With all that's gone wrong in Iraq, critics of the war can take a certain grim satisfaction in being vindicated. Why on Earth didn't President Bush listen to their warnings, which now appear eerily prescient? Just recall what antiwar advocates said:
Sen. John Kerry: "I do not believe our nation is prepared for war. If we do go to war, for years people will ask why Congress gave in. They will ask why there was such a rush to so much death and destruction when it did not have to happen."
Columnist Robert Novak: "It is probable that after Bush orders the first shot fired, anything that looks American throughout the Middle East, North Africa and Europe could come into the cross hairs of a rifle sight or be blown up by a car bomb."
Former national security advisor Zbigniew Brzezinski: "The United States is likely to become estranged from many of its European allies."
Sen. Edward M. Kennedy: "It'll be brutal and ugly. The 45,000 body bags the Pentagon has sent to the region are all the evidence we need of the high price in lives and blood that we will have to [bear]."
Former President Jimmy Carter: "The devastating consequences will be [felt] ... for decades to come, in economic and political destabilization of the Middle East region."
Actually there's a perfectly good reason why President George H.W. Bush didn't listen to these Cassandras: They were wrong. You see, all these gloomy predictions weren't made prior to the war of 2003. They were made before the war of 1991.
I stumbled upon most of these quotes in a May 1991 Commentary article by Joshua Muravchik. The rest come from other contemporary sources. They serve as a timely reminder that many critics of the current conflict had no special insights into the dangers U.S. troops would face. They've been predicting disaster in virtually identical terms every time the United States has deployed forces anywhere since Vietnam. One could dredge up equally apocalyptic predictions about U.S. interventions in Somalia, Bosnia, Haiti, Kosovo, Afghanistan: All were supposed to be the "next Vietnam."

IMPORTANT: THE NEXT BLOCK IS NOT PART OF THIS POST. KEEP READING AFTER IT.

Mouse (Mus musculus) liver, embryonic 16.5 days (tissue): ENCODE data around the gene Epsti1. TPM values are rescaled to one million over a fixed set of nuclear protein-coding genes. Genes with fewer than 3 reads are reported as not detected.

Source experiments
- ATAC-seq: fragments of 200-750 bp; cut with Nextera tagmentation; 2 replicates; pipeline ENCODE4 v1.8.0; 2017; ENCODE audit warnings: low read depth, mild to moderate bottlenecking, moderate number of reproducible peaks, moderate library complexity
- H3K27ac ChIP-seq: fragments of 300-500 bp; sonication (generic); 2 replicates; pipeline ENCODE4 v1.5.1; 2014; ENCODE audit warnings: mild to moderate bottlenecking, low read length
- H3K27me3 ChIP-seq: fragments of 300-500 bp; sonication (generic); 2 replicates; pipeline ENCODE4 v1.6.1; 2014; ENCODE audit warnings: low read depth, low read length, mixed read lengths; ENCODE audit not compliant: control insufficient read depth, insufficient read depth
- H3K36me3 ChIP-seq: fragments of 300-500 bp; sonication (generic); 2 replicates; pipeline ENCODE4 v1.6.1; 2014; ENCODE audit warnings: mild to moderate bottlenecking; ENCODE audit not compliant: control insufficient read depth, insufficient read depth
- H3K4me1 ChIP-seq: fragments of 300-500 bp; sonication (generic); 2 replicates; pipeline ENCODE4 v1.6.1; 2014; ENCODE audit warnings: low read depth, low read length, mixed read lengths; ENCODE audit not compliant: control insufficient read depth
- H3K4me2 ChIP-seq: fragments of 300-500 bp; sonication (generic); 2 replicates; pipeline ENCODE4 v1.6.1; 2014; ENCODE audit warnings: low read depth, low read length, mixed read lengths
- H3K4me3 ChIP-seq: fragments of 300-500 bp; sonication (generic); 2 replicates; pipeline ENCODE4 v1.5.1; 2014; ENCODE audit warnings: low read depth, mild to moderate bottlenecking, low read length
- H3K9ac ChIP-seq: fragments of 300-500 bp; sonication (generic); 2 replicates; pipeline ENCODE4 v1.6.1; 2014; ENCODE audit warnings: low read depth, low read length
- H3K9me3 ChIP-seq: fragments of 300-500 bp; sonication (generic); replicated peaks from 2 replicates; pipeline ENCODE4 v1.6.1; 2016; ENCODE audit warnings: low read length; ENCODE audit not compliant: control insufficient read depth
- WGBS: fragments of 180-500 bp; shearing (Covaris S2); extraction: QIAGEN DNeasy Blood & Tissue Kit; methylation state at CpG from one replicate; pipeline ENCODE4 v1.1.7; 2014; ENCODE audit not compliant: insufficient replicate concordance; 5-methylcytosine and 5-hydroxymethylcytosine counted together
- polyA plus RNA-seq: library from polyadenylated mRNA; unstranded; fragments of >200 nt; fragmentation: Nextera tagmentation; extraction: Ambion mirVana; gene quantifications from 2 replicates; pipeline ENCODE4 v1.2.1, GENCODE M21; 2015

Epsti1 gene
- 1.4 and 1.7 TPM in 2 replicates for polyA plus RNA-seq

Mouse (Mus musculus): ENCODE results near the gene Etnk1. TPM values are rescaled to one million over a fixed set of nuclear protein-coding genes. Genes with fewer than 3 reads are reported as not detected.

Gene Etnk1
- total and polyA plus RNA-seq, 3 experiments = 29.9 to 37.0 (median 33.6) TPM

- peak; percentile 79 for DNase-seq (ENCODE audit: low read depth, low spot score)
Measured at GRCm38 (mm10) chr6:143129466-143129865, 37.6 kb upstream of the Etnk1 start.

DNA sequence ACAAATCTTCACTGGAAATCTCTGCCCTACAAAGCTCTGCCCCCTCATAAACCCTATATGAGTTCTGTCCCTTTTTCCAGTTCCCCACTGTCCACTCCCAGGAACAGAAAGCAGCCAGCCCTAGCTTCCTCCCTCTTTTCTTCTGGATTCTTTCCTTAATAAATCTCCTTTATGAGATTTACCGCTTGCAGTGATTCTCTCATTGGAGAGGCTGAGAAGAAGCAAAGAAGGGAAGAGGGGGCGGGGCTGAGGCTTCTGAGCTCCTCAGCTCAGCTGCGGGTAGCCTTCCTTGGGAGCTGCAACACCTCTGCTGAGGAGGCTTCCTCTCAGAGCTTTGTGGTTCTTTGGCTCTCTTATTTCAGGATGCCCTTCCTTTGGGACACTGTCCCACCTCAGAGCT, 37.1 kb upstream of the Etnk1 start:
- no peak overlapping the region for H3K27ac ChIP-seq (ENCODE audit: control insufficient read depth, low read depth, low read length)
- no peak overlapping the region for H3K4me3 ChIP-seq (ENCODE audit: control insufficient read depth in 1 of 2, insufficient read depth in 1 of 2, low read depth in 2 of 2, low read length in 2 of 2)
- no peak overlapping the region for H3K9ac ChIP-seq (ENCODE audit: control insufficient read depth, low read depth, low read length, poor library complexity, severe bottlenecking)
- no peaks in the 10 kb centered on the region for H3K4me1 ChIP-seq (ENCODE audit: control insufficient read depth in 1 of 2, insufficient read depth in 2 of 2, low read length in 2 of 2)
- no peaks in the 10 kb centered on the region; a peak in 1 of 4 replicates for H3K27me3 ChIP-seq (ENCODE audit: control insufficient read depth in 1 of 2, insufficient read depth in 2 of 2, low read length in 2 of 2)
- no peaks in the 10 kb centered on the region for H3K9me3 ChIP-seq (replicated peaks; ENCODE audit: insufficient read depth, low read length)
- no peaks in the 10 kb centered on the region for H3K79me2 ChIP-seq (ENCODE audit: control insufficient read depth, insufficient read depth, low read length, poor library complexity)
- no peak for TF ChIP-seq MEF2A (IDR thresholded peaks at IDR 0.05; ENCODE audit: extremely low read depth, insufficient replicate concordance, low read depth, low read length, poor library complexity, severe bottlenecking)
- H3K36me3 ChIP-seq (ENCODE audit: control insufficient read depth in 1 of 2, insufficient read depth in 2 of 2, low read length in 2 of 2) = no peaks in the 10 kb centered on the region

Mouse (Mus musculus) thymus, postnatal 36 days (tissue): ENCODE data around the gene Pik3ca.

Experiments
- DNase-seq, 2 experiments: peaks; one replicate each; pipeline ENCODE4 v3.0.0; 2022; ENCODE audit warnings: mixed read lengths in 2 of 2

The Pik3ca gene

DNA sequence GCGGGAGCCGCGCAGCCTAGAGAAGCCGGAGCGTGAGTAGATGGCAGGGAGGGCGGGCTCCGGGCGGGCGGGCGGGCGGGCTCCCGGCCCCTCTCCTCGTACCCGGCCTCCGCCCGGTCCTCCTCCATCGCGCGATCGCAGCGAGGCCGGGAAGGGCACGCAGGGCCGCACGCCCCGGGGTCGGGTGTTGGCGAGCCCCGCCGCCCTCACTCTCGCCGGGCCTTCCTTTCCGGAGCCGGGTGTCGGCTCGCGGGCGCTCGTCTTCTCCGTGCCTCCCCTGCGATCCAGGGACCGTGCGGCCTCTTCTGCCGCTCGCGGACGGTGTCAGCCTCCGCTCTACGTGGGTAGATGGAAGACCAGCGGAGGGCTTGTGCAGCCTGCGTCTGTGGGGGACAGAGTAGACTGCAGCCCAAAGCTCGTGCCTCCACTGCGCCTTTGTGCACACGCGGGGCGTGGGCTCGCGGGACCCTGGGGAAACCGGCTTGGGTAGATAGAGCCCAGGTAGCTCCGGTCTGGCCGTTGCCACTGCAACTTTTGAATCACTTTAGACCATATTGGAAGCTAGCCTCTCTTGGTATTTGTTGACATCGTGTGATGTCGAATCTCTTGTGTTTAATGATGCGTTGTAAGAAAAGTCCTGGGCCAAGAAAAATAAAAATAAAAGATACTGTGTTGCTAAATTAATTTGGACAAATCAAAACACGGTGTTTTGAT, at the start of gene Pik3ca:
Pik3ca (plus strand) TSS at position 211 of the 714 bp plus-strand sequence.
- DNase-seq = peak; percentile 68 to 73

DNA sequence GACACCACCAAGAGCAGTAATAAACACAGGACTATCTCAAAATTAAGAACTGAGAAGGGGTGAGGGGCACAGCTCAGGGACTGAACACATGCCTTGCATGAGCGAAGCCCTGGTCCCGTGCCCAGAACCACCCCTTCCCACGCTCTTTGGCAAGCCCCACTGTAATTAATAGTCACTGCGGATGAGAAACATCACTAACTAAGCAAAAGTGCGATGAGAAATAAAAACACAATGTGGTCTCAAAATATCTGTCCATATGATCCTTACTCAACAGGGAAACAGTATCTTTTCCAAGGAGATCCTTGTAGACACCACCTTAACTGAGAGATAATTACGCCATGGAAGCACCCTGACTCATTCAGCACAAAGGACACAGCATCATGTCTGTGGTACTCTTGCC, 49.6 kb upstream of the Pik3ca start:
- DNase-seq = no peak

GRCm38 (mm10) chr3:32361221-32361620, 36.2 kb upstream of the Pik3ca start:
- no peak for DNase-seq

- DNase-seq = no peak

The president's opponents, with perfect hindsight, now want him to apologize for his failure to foresee everything that would go wrong in Iraq. There is no question he made plenty of mistakes, some of them foreseeable. But what about the naysayers? When will they apologize for everything they've gotten wrong over the years?
They might argue that the consequences of their errors are not as grave as the president's. After all, they wanted to keep U.S. troops out of harm's way, whereas Bush has gotten more than 1,000 killed in Iraq. What they forget are the consequences of inaction. If the United States had relied on economic sanctions in response to Saddam Hussein's aggression in 1990 -- as so many doves, including Kerry, wanted -- today Kuwait would be the 19th province of Iraq, Saudi Arabia might be the 20th and a genocidal dictator with nuclear weapons would dominate the world's oil supplies.
We have no way of knowing what would have happened if the United States hadn't invaded Iraq last year, but the recent report by the CIA's special weapons inspector, Charles A. Duelfer, suggests that sanctions were falling apart and that Hussein was plotting to reconstitute his weapons of mass destruction. The consequences of inaction will, thankfully, remain in the realm of speculation. The daily drumbeat of terrible tidings appears to lend credence to the critics who foresaw disaster. Maybe, like a stopped clock that's right twice a day, their predictions have finally come true. Maybe. The occupation of Iraq has definitely proved more difficult than its architects anticipated. The United States could even lose.
But victory is not out of reach yet. Recent events -- U.S. and Iraqi forces going on the offensive, Muqtada Sadr's apparent decision to enter the political process, the reelection in Australia of a staunch supporter of the war effort -- give fresh reasons for hope. If we hang in there, the U.S. can still prove the naysayers wrong. Again.